There was Trinidad and Tobago hosting the CONCACAF Finals in 1971 with some matches being played under lights at George V Park and Gerald Figeroux (T&T) being the most outstanding goalkeeper of the tournament. Trinidad and Tobago also reached the finals of the CONCACAF qualifying series in Haiti in 1973 in a bid to qualify for the World Cup Finals in 1974 in West Germany, only to lose the final game against hosts Haiti 2-1, by some faulty and debatable refereeing decisions...some call it "voodoo". Everald "Gally" Cummings being voted the most outstanding player of that tournament.

Trinidad and Tobago also reached the final of the Central American and Caribbean (CAC) Games in Santo Domingo in 1974 only to lose to Cuba on penalty kicks. I also remember the Trinidad and Tobago Youth Team (Under-l9s) playing for third place in the CONCACAF Youth Tournament in Canada in 1974. Almost all the players later went on to represent the national senior team and some played professionally overseas-Kendall Walkes, Earl "Spiderman" Carter, Richard Chinapoo, John Granville, Michael Grayson, Curtis Murrell, Brian John, Gerard Homer, Robert Francis, Whitney Hackett, Michael Maurice. Somehow or the other the football powers-that-be failed miserably and did not keep this group of players together.

I can remember Trinidad and Tobago playing in the Pan American Games '75 in Mexico, beating the USA 1-0. Yours truly was the goal-getter.

Then the people at the top of Trinidad Football Association (TFA), most notably secretary Eric James, Ken Galt, Cyril Austin and Phil Douglin, did a fairly good job with what little resources they had.

In those days we did not have any representation on the Caribbean Football Union (CFU), CONCACAF, or any FIFA executive member battling for easy draws or fixtures for T&T so we could win the Caribbean Cup, reach the Gold Cup Final round, and have the chance of a lifetime to reach the World Cup Finals.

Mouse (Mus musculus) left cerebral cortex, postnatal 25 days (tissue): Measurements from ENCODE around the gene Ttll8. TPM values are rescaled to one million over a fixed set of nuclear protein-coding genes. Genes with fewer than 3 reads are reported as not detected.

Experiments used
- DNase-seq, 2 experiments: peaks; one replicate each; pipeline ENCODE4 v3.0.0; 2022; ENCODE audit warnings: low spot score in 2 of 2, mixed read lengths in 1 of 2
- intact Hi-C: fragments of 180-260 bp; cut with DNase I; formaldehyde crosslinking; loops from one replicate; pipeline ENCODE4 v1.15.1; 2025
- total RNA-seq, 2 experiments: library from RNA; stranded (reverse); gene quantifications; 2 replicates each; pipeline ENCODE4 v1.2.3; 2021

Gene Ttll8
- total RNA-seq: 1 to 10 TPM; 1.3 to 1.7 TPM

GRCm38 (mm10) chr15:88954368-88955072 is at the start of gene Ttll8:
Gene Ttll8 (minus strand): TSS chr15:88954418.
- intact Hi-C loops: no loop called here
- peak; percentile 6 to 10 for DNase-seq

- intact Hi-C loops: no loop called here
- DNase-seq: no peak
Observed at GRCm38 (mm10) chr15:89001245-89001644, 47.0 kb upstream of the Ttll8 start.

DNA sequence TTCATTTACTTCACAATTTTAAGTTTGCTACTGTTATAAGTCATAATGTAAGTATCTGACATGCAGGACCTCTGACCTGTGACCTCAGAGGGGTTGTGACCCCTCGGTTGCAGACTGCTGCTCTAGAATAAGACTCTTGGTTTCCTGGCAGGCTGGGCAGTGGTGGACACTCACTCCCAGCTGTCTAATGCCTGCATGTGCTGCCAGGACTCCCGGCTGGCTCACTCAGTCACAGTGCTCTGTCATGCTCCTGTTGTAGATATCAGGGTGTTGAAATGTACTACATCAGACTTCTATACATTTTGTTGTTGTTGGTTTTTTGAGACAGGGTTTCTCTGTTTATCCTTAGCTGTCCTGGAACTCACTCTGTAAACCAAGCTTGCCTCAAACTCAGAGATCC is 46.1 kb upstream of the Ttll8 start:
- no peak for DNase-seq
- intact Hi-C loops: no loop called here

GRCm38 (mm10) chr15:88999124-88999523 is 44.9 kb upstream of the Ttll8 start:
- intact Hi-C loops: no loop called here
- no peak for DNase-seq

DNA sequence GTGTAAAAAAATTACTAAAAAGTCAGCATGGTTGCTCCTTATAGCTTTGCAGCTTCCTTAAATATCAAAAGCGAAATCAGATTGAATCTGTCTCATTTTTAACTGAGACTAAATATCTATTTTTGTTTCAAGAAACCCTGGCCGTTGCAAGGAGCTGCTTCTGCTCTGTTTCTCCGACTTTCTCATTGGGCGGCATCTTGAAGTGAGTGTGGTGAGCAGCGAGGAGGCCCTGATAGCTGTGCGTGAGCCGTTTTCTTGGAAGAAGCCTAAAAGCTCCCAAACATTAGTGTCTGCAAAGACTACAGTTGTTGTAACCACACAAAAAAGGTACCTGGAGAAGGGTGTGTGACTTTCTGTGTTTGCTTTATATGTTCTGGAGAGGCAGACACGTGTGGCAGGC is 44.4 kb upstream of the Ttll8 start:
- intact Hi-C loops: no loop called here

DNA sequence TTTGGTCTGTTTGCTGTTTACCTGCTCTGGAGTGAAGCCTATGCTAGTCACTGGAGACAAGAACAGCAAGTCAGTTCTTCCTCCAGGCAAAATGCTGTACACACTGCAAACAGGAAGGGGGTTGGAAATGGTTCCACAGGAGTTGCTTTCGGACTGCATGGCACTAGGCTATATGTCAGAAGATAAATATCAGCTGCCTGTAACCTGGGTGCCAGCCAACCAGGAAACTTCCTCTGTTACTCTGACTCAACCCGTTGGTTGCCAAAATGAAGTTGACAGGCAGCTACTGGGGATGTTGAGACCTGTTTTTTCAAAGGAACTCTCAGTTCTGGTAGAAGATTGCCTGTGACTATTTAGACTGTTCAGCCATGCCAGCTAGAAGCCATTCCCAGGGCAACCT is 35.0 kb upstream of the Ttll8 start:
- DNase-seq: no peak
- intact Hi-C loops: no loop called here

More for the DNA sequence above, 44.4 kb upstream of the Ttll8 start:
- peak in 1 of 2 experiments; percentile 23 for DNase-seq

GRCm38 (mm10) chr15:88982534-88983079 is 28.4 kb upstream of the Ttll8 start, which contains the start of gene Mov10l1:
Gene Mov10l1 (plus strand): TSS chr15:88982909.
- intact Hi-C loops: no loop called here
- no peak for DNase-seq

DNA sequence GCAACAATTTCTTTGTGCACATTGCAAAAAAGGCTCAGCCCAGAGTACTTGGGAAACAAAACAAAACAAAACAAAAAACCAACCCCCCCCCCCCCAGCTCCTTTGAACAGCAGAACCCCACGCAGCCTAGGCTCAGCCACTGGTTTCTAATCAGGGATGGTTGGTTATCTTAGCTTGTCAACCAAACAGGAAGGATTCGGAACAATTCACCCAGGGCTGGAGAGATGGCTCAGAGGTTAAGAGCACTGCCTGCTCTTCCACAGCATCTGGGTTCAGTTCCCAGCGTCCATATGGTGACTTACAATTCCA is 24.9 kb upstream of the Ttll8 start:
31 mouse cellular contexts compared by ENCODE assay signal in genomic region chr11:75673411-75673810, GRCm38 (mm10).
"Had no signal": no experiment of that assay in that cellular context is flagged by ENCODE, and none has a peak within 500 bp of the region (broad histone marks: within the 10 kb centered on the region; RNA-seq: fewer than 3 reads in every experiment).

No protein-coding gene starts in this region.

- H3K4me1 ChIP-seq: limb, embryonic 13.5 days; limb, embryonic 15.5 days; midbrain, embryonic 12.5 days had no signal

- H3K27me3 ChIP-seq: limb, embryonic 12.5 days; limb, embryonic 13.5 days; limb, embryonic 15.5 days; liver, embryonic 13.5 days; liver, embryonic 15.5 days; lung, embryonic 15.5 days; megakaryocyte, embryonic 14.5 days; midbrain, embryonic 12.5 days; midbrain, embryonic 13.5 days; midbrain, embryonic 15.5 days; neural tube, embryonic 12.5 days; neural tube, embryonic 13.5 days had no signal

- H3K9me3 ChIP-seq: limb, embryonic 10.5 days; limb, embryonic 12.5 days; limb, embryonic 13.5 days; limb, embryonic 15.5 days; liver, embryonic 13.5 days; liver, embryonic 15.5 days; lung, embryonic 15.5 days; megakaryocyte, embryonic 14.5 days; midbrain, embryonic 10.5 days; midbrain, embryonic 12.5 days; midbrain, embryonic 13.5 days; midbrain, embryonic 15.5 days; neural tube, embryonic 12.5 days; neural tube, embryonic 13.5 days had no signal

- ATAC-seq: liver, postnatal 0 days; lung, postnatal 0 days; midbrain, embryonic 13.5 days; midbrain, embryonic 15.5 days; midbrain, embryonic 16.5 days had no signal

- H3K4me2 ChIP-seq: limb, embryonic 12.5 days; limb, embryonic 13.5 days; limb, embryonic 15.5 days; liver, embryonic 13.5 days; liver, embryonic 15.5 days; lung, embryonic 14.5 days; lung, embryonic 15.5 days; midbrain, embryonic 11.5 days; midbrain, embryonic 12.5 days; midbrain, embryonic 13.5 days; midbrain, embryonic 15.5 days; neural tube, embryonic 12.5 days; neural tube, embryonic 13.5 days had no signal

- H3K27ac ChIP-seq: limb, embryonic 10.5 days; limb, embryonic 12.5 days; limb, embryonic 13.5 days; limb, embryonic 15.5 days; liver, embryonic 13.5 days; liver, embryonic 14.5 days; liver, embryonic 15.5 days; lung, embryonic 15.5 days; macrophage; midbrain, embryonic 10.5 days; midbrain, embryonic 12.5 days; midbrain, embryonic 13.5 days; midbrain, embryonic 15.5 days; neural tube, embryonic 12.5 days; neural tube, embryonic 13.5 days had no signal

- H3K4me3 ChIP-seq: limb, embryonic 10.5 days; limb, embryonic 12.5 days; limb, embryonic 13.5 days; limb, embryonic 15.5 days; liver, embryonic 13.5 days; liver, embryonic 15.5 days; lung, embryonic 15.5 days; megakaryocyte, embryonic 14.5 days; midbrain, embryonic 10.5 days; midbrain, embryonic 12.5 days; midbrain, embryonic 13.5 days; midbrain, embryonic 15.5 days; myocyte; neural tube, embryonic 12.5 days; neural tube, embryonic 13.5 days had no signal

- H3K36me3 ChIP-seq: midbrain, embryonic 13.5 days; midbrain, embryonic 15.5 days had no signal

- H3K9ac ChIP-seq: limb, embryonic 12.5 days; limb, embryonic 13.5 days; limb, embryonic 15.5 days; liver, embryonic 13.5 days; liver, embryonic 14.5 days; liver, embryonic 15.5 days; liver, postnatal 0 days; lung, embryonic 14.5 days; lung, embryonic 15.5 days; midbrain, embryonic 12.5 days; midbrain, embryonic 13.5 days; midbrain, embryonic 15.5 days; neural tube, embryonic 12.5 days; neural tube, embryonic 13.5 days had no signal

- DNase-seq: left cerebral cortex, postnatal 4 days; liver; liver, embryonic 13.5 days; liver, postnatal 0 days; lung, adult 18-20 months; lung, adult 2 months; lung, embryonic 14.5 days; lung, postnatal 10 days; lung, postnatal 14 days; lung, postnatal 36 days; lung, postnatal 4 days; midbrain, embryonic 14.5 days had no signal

Oh, how well I remember those days. The TFA then was run by the clubs of the association, no one was appointed because of their financial status or position. The clubs voted for who they wanted to run the association. The people of Trinidad and Tobago were led to believe there was some "kind" of democracy in football so they went out and supported the game in large numbers. However, in truth and in fact there was never no real democracy in this country's soccer.

Trinidad and Tobago as a growing football nation has not learned from our mistakes of the past that is why the game is where it is today. We keep on making the same mistakes, over and over again. We have moved from Caesar to Caesar.

I mentioned earlier growing up behind the bridge. I use to hear the older guys talking about Eric James doing everything...he moved like Jack Warner-a law unto himself. James made decisions with no regard for the love of the game itself, he was holding the position of secretary of Maple and a member of Queen's Park, the most powerful sports organisation in this country, then and now, ambassador for Haiti in Trinidad, a "big man" in the Trinidad government railways-he was the boss, take it or leave it.

Teams were crying out for democracy, asking for one club, one vote, he give them one club, one vote, with a separate set of voters, voting to make sure they kept their positions. It was more select than elect. As things stand now, the present "system" calls for a complete overhaul. We're not getting the desired results.